Newly Discovered Ancient Sea Creature Named After Barack Obama

Rodiano Bonacci
Giugno 22, 2018

So when they uncovered the fossil of two never-discovered types of creature that lived 580 to 540 million years ago, they made a decision to name the first of the animals after Obama.

Obamus coronatus: Wreath-shaped, less than half an inch across, with raised spiral grooves on its surface. Now, scientists have risen the ancient lifeform to fame by naming it after former President Barack Obama.

The other sea creature discovered, Attenborites janeae, was named after the less famous naturalist and broadcaster, Sir David Attenborough and Jane Fargher, the co-owner of the property where the fossils were discovered.

Recent actions by the Trump administration - a wave of unprecedentedly large family separations at the border, aggressive trade-war-fueling tariffs and rebukes of allies - have made some feel as though the Barack Obama presidency was an unrecognizable era shrouded in an ancient past.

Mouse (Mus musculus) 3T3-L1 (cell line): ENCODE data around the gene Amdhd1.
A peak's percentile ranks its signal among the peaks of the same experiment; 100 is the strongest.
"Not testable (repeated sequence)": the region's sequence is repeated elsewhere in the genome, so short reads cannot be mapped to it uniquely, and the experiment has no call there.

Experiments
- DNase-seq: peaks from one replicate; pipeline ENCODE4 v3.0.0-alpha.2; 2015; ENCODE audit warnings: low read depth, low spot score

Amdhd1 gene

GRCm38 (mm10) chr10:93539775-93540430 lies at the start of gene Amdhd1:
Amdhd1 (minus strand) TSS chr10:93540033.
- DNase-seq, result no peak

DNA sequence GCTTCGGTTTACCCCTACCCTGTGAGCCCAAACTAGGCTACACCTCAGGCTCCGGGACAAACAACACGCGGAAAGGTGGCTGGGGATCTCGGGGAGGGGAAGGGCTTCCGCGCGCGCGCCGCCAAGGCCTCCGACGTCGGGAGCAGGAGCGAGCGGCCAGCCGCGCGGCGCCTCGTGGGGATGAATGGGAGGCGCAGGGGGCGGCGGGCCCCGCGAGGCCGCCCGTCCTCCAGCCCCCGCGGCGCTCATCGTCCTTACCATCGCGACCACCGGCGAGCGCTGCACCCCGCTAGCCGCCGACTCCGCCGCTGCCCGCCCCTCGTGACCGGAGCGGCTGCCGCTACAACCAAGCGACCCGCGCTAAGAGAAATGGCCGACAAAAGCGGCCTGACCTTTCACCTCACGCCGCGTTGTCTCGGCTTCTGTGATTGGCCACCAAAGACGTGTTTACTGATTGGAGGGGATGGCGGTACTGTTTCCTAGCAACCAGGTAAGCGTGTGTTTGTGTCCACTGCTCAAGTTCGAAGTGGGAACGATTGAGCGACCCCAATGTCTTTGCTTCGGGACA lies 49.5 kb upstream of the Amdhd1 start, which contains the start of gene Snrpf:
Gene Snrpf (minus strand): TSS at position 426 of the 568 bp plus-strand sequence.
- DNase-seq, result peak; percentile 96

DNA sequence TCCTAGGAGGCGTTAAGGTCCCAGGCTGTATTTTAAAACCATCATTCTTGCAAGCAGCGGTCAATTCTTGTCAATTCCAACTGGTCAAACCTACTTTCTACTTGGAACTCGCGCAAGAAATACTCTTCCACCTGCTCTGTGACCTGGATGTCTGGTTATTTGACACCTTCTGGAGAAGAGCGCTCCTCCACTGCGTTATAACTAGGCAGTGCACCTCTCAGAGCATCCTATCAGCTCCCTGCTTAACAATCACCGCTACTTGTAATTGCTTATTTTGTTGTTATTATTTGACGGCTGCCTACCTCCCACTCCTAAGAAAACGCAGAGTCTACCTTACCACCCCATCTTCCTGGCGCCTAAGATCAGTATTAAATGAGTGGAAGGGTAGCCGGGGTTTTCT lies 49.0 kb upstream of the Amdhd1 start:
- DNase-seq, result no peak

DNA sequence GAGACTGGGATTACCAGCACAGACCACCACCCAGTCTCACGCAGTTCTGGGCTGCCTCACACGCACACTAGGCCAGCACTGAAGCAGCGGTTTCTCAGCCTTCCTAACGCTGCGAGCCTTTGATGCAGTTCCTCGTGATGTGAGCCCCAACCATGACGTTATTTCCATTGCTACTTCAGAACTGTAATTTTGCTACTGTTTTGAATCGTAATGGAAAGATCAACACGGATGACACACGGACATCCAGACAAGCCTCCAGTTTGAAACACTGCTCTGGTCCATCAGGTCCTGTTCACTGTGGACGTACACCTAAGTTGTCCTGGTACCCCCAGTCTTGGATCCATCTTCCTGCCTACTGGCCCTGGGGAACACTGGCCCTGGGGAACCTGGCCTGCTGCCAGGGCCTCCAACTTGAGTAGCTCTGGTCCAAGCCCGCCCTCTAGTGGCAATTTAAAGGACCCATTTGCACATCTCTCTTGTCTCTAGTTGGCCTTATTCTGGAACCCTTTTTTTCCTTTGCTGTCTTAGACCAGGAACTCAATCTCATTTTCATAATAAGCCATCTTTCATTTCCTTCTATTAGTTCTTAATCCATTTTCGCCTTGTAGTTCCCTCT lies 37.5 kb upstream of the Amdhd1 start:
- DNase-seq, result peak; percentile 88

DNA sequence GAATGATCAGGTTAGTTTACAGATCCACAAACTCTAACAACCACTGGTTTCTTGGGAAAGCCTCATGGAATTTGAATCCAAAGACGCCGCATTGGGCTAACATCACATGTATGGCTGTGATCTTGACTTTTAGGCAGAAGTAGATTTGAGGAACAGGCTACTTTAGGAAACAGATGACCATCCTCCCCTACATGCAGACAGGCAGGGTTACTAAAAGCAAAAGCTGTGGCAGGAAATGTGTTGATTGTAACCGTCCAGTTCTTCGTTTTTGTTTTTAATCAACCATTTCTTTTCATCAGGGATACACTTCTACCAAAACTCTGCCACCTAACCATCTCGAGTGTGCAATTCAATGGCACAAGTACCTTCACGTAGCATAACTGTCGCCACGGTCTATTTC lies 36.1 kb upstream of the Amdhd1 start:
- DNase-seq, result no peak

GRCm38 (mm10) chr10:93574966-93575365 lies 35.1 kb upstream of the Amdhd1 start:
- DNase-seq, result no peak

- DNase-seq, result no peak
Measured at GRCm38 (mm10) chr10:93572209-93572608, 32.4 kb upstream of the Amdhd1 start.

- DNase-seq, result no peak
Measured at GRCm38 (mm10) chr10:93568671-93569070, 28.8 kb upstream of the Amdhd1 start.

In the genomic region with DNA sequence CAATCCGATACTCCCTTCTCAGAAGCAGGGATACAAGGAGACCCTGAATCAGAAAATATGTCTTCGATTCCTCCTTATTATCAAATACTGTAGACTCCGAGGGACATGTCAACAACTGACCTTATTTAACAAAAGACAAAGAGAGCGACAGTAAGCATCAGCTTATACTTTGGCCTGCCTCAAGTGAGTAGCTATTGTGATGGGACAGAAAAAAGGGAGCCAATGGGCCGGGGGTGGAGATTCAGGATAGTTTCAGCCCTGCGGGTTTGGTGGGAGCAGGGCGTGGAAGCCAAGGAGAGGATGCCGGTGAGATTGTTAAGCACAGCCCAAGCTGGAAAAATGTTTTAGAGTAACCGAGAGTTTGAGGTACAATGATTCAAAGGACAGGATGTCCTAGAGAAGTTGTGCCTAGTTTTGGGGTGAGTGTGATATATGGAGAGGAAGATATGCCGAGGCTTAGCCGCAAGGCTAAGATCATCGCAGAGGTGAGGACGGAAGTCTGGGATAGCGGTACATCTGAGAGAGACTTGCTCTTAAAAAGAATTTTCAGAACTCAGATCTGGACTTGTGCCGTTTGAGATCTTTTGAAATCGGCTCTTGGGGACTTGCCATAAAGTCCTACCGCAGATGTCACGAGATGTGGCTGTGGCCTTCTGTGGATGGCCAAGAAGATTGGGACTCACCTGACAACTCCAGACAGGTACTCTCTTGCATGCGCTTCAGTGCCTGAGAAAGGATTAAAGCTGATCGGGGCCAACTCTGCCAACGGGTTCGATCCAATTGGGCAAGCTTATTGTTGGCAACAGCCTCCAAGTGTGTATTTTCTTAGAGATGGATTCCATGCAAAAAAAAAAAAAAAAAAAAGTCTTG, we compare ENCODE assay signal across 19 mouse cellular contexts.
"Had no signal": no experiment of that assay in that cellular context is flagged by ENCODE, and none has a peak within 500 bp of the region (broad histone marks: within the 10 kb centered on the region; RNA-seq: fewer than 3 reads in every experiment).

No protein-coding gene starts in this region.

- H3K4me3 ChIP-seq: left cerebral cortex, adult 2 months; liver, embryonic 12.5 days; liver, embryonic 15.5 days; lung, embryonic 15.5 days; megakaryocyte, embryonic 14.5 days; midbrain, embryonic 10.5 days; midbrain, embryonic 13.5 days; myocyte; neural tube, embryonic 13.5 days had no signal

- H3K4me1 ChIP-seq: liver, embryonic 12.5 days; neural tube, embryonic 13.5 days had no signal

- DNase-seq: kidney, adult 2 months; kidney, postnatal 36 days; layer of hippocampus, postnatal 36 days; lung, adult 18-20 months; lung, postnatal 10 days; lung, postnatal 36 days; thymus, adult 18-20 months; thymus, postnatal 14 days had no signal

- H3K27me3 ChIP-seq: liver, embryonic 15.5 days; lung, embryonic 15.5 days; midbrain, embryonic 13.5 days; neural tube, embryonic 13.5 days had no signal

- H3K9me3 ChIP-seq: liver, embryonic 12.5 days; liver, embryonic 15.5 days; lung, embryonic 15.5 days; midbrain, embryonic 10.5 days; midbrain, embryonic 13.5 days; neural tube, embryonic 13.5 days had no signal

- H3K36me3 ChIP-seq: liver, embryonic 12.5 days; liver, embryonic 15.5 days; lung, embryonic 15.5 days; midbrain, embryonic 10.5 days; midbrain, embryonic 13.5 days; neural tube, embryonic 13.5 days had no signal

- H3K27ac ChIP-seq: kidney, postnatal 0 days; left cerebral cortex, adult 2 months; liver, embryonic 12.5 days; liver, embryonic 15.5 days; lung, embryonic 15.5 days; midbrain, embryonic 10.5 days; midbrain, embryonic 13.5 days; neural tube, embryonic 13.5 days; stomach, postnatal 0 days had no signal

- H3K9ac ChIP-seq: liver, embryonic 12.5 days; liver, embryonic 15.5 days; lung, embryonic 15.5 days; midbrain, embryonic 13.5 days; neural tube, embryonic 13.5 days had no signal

Thus, the 500-million-year-old ancient sea creature is named Obamus coronatus. The discoveries, named Attenborites janeae and Obamus coronatus were reported in the Australian Journal of Earth Sciences on May 23, 2018, and on June 14, 2018.

Researchers discovered a fossilized version in a southern Australia mountain range.

The egg-shaped animal named after the wildlife advocate is "less than a centimeter across, was adorned with internal grooves and ridges giving it a raisin-like appearance", UCR added. The team was lead by Mary Droser, a professor of paleontology at the university.

Part of the Ediacara Biota, the soft-bodied animals are visible as fossils cast in fine-grained sandstone that have been preserved for hundreds of millions of years.

According to paleontologist Mary Droser, who was part of the effort to discover these ancient creatures, in 30 years, nobody has seen such a remarkably well-preserved fossil bed that has so many lovely and rare specimens. So far, scientists have described around 50 genera, mostly comprised of only one species.

It is unclear how the Ediacaran biota relate to modern animals, because they largely disappeared with the Cambrian explosion.

"We have been seeing evidence for these animals for quite a long time, but it took us a while to verify that they are animals within their own rights and not part of another animal", Droser explained. She said South Australia is hoping to get the area where the fossils were found designated as a World Heritage Site to reflect its unique history and the importance of protecting it.

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